Rosalind McKnight, nee Fulton - November '04
I too was surprised to see a view of the Governor's house on the web site . I must have missed listening to that programme, a rare occasion. Like John Mulhern, your article has reminded me of my childhood, for I am one of the sisters of his first ever friend Kerr Fulton. I was born in the Governor's house in 1958 when my father rented the house from Tim Sproule who owned the house then.

I remember the very big rooms with old wooden shutters on the windows. We used the top storey as a playarea/junk room... so much space! The garden was a wilderness, my Mum tells me Inspector Montgomery was rumoured to have been buried in the garden of the Governor's house rather than be buried in the official Gaol plot close to the river..he was better than the rest of the inmates so couldn't be put in with common folk!

My Dad often joked that Fred Murray grew the best vegetables in the district and seeing his vegetable plot was the former burial ground of the inmates he didn't have to buy commercially produced fertilizer!

I too would love to see the old Gaol buildings preserved like Lifford Gaol and opened as a museum. I have taken groups of schoolchildren up to have a nosey around the Gaol Square, they were surprised to know that Omagh used to have a Gaol. It is a shame that a historical site is being overwhelmed by the 21st c ...the cobble stones are now covered with tarmac.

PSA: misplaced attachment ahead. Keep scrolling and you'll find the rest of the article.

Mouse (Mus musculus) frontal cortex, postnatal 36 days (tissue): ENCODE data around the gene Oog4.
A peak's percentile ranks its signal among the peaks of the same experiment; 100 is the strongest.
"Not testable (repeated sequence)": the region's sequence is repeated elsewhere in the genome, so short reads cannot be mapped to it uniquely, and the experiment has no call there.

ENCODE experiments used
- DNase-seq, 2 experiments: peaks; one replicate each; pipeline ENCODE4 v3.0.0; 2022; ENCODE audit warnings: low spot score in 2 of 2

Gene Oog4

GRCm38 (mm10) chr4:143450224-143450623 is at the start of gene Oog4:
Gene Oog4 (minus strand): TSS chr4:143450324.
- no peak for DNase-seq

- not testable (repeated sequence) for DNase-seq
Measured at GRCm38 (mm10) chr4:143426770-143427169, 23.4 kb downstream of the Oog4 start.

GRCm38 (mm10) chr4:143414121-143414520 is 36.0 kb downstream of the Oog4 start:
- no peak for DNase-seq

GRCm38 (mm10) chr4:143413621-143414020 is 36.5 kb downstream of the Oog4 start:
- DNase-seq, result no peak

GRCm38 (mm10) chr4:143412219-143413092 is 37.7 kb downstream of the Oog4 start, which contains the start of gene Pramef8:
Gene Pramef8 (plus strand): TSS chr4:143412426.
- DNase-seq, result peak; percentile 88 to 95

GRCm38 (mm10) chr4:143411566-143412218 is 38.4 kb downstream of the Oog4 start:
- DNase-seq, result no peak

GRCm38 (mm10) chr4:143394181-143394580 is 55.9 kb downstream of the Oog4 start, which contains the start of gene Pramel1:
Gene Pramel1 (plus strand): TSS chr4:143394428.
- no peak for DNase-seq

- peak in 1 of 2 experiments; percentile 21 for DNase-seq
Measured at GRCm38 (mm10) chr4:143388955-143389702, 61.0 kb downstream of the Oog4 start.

Rosalind, John Mulhern , below, has asked if you could contact us again with your email address, as he'd like to get in touch with you. Just fill in the form at the foot of the page and add your email address.
ED YPAM online

John Mulhern - 12 October '04
Greetings from Canada.
While surfing the net I was surprised to see the view from the governor's house. On the extreme right is the roof of the house I was born in many years ago. Our garage and coal house is in the foreground. My very first friend in life was a boy called Kerr Fulton whose father was a local doctor and they lived in the Governor's house. Unfortunately Kerr died at a very early age leaving behind his parents and sister. Your article has taken me back a half century and more!

Kevin J Taylor - 24 August '04
There is a story that a horse thief from Fintona, County tyrone, was charged with stealing a horse and duly taken to the Omagh goal to be hung .When they were bringing his body home up the Dublin road, much to their surprise he started to twitch and was taken to the hospital. Which was located on the Dublin road (now sadly demolished). After a short stay he was released. And what do you think he did? Become an honest upright person? Well not a bit of him. A few weeks later he stole the very same horse again. This time he was left on the scaffold for two days. That is the story of the man they could not hang.
As to the truth in this story i am not sure if it is true or not. However if someone reads this and can fill in the name of the person and other details i would be most grateful.

Kevin J. Taylor - 24 August '04
I totally agree with your museum idea and have asked the local council to help us in our endeavours. However the answer is no. We have found a well in the area close to Allan's house .
I also know where the gates are, and a number of cell doors